Circulating tumor cells in patients with advanced urothelial carcinoma of the bladder: Association with tumor stage, lymph node metastases, FDG-PET findings, and survival.
Cast your vote
You can rate an item by clicking the amount of stars they wish to award to this item.
When enough users have cast their vote on this item, the average rating will also be shown.
Your vote was cast
Thank you for your feedback
Thank you for your feedback
MetadataShow full item record
CitationCirculating tumor cells in patients with advanced urothelial carcinoma of the bladder: Association with tumor stage, lymph node metastases, FDG-PET findings, and survival. 2017, 35 (10):606.e9-606.e16 Urol. Oncol.
AbstractThere are currently no methods in clinical use that can detect early systemic dissemination of urothelial tumor cells.
To evaluate measurement of circulating tumor cells (CTCs) as a biomarker for disseminated disease in patients with advanced bladder cancer.
Between March 2013 and October 2015, 88 patients were prospectively included in the study: 78 were scheduled for radical cystectomy (RC) ± perioperative chemotherapy and 10 treated with palliative chemotherapy. The CellSearch CTC test was further assessed in this context by investigating expression of epithelial cell adhesion molecule (EpCAM) in primary tumors obtained at cystectomy from an independent cohort of 409 patients.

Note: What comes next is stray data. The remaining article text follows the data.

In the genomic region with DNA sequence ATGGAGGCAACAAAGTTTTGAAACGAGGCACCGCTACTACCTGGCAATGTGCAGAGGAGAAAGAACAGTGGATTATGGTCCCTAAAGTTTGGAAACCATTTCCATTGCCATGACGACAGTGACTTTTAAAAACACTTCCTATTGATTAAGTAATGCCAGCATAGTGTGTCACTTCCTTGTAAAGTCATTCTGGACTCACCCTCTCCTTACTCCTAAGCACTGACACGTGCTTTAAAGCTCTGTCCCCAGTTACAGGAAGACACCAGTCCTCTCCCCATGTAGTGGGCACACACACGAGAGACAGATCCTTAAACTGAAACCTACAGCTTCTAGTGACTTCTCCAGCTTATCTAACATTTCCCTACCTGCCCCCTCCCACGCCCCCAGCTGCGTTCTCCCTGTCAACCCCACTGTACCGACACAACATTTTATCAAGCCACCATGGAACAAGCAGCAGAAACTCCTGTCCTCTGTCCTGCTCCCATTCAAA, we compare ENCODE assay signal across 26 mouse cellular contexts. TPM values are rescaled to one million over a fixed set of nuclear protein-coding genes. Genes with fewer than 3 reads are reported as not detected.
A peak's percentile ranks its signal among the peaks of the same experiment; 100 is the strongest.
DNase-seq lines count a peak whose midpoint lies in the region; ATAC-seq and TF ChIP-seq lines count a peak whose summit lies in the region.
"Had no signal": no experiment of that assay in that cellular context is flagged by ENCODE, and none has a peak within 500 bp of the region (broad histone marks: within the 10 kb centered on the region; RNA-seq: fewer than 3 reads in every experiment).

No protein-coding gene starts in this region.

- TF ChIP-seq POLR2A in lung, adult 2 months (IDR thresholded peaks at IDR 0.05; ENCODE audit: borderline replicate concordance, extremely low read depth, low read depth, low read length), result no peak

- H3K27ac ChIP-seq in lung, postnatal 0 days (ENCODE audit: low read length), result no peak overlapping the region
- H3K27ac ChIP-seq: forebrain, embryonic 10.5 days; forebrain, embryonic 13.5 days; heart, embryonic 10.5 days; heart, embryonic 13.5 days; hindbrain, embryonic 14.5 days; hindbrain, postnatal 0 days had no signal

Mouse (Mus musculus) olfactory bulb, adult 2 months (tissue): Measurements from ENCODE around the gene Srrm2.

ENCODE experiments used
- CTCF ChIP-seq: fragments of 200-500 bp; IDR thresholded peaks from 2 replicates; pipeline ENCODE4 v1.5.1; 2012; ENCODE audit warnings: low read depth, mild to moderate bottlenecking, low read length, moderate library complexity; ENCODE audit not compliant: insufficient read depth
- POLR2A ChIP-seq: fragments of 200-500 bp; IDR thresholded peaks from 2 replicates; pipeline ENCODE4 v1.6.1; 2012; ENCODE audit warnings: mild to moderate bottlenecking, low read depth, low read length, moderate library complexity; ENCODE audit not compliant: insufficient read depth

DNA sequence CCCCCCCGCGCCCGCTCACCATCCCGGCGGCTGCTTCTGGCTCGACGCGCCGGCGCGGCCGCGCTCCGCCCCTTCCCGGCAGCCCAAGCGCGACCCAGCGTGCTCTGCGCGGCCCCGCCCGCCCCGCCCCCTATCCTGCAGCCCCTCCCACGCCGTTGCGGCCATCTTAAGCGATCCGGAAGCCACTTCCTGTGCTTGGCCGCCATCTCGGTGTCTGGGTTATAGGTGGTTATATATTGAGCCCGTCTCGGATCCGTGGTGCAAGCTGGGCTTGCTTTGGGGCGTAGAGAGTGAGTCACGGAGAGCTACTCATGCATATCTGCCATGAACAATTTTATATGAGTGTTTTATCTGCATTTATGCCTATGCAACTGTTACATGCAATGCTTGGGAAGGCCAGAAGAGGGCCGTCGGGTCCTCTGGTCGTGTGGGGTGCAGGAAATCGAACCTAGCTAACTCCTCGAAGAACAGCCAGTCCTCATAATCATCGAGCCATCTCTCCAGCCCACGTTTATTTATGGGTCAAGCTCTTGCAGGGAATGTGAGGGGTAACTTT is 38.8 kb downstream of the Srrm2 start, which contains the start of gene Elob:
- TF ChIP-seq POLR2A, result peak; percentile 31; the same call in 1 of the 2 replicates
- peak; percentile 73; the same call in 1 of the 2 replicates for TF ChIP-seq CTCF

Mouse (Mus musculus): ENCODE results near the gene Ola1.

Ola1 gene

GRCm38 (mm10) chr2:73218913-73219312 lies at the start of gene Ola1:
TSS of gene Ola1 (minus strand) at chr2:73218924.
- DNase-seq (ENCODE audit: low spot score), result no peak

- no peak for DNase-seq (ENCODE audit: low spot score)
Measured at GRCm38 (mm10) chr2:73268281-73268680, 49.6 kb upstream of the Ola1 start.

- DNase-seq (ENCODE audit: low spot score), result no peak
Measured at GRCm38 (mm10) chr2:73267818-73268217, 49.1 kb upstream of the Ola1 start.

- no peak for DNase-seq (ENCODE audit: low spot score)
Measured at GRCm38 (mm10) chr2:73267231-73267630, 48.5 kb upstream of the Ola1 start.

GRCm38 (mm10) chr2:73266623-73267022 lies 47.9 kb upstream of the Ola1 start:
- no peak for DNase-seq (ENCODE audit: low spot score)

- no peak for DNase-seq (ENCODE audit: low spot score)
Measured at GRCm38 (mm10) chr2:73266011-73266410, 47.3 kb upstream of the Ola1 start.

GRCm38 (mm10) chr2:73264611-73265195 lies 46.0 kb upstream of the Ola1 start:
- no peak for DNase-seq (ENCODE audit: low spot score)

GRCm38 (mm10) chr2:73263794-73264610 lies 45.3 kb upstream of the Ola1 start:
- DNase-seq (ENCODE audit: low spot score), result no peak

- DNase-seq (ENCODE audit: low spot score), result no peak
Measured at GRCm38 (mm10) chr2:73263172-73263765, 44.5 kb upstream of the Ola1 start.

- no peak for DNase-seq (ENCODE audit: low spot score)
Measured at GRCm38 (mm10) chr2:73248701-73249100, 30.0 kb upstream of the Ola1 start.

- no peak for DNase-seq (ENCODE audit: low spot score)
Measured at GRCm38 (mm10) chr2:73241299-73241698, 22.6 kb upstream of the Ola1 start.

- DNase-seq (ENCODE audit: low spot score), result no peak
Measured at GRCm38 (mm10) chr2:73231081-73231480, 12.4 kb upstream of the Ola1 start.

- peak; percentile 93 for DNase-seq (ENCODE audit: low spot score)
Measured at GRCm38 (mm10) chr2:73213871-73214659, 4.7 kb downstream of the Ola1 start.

Presence of CTCs was tested for association with tumor stage, lymph node metastases, metastatic disease on [18 F]-fluorodeoxyglucose-positron emission tomography (FDG-PET), and cancer-specific and progression-free survival.
CTCs were detected in 17/88 patients (19%). In 61 patients who underwent FDG-PET-computed tomography (CT), a statistically significant association with presence of CTCs was found for radiological metastatic disease but not for normal PET-CT results (12/35 [34%] vs. 2/26 [8%], P = 0.014). After a median follow-up time of 16.5 months (95% CI: 9.6-21.4), presence of CTCs was associated with an increased risk of progression among patients treated with RC with or without perioperative chemotherapy (n = 75, P = 0.049). A multivariate analysis adjusted for clinical tumor stage, clinical lymph node status, and age showed that CTCs were an independent marker of progression (n = 75; hazard ratio = 2.78; 95% CI: 1.005-7.69; P = 0.049) but not of cancer-specific death (P = 0.596). In 409 cystectomised patients, more than 392 (96%) of the bladder tumors expressed EpCAM.
CTCs were present in 19% of patients with advanced urothelial tumors and were associated with metastatic disease on FDG-PET-CT and with increased risk of disease progression after RC. A significant portion of urothelial cancer cells do express EpCAM and can thus be identified using EpCAM-antigen-based CTC detection methods.
RightsArchived with thanks to Urologic oncology